Tuning up

Einsatz für eine Sammlung in Wolfsburg

29. 5. — 25. 9. 1994


To tune up is “to attune, to bring into harmony _ to adjust pitch or of other precise functio­ning”. The Kunst­mu­seum has marshaled its instru­mental resources and presented its program to the visitors. The exhibi­tion Tuning up marks the precise moemnt when the orchestra tunes its instru­ments. For hearers and musicians alike, the concert is about to begin. Tuning up – Cue for a Collec­tion in Wolfsburg was the debut showing of the first works that the Director of the Kunst­mu­seum, Gijs van Tuyl, has acquired for it over the last eighteen months.

A foretaste of the future shape of the collec­tion is provided by additional works on loan from other museums and from private owners. The collec­tion will focus on the period between the 1960s an the present. In some cases, it will assemble major instal­la­tions and important works to represent specific phases; in others it will select groups of works that span a series of phases in the work of an indivi­dual artist.

Tuning up featured the work of some twenty-one artists from Europe and the USA. Richard Artsch­wager showed his paintings and melamine objects, which look like everyday items of furniture distorted into nonfunc­tional forms. Christian Boltanksi installed a new work at the Kunst­mu­seum. In it, the eyes of thirteen missing persons stare out at the viewer from huge sheets of parchment. His theme is not only the Holocaust but the indivi­dual fates of the countless people who go missing every day. Tony Cragg was repre­sented by a multipart plaster sculpture that combines the effects of natural and manmade erosion. Gilbert & George said: “We ar modern times artists. We have to devise a vocabu­lary which reflects this age. We don’t want to hide our weaknesses, our sexual behaviour, our thinking, our suffering, and all belongs to mankind”. There arte two works of them in the Kunst­mu­seum collec­tion. Rebecca Horn constructed a space in which two guns move around; at the instant when the two barrels align with each other, a shot is fired, while bloodlike liquid flows ceasel­essly through tubes and vessels. The Kunst­mu­seum has acquired a work by Anselm Kiefer, consis­ting of a strati­fied pile of paintings; made between 1971 and 1991, this reached comple­tion at the moment when Kiefer decided to quit Germany.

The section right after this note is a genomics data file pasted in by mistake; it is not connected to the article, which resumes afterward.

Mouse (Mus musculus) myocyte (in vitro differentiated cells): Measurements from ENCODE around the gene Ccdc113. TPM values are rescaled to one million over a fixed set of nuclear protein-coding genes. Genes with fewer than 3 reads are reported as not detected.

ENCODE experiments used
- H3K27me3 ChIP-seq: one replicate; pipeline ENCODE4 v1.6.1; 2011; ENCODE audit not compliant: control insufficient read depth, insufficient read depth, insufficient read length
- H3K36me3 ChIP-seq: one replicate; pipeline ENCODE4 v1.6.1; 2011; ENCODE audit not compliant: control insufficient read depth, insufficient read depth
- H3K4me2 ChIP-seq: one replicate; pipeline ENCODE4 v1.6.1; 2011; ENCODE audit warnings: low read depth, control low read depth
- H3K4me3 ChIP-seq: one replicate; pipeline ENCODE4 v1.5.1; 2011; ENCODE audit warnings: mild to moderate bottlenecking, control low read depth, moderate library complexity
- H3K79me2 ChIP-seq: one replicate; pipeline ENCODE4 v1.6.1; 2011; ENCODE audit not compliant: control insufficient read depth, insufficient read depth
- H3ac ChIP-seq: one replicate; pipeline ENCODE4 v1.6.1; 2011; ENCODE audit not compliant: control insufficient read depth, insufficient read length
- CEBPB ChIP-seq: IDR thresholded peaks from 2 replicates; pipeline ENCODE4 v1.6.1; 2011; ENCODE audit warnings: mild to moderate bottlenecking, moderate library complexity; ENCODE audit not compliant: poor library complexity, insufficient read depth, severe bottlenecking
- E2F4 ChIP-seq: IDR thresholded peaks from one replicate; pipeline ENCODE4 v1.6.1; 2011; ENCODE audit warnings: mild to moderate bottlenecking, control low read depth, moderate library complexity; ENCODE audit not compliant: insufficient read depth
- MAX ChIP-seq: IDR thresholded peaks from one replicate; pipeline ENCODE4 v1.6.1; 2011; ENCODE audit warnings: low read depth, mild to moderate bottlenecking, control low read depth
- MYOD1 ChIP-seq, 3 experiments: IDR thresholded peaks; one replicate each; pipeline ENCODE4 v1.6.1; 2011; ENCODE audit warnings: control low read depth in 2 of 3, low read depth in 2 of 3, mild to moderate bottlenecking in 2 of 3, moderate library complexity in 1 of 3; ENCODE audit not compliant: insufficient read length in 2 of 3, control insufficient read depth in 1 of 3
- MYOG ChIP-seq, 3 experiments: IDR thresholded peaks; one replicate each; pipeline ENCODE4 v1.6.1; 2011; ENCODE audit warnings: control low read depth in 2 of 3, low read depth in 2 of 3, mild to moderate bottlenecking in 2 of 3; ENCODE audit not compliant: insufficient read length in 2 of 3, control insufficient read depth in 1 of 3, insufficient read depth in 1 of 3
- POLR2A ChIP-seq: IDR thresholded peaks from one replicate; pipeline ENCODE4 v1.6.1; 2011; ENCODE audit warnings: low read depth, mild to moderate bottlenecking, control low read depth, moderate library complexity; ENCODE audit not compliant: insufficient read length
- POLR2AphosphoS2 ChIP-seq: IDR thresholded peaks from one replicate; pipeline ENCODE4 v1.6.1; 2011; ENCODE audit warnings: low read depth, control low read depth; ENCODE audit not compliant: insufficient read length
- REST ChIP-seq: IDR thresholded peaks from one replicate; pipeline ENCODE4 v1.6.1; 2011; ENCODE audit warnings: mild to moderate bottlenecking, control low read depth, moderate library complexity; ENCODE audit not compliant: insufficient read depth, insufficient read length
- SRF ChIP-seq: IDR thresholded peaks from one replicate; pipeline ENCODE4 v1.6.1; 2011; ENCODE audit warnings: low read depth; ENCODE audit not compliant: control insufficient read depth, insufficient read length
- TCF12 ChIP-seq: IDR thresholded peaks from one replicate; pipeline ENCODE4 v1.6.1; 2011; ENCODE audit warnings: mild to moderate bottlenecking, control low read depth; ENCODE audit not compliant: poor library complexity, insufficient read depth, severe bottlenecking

Three sculp­tures repre­sented the evolution of Jeff Koon’s work through th 1980’s. Allan McCollum showed an instal­la­tion made up of more than 10.000 separ­ately made parts; every one of these seemingly mass-produced items has a character and atmos­phere on its own. Mario Merz was repre­sented by two different works: a spiral table in glass and metal, laid with fresh fruit and vegeta­bles, and a large canvas which the initial numbers of the Fibonacci Series blaze out in blue neon light.

A number of artists have been invited to make new works for the new Kunst­mu­seum and for its home city of Wolfsburg. Matt Mullican made a ‘Data Base’ of the kind that he has previously made only in Tokio: a video work on a number of levels, which the visitor explores with the aid of a joystick. Richard Prince, who has already expressed his fasci­na­tion with automo­biles in a sculpture made up of Lambor­ghini hoods, was working in New York on new paintings for Wolfsburg. It remained to be seen whether theses reverted to the automo­bile theme. James Welling created a photo­gra­phic series in Wolfsburg itself, dealing with the city, its archi­tec­ture and inhabi­tants, an with the Volks­wagen plant, its machinery, and its workers.

For Tuning up a ‘Leporello’ (brochure) was published.

With works by Mario Merz, Tony Cragg, Allan McCollum, Richard Artsch­wager, Matt Mullican, Richard Prince, Jean Marc Busta­mante, René Daniels, Christian Boltanski, Rebecca Horn, Carl Andre, Jan Dibbets, Anselm Kiefer, Panama­renko, James Welling, Jeff Koons, Jörg Immen­dorff, Gilbert & George, Nam June Paik, Fischli/Weiss, Bernd und Hilla Becher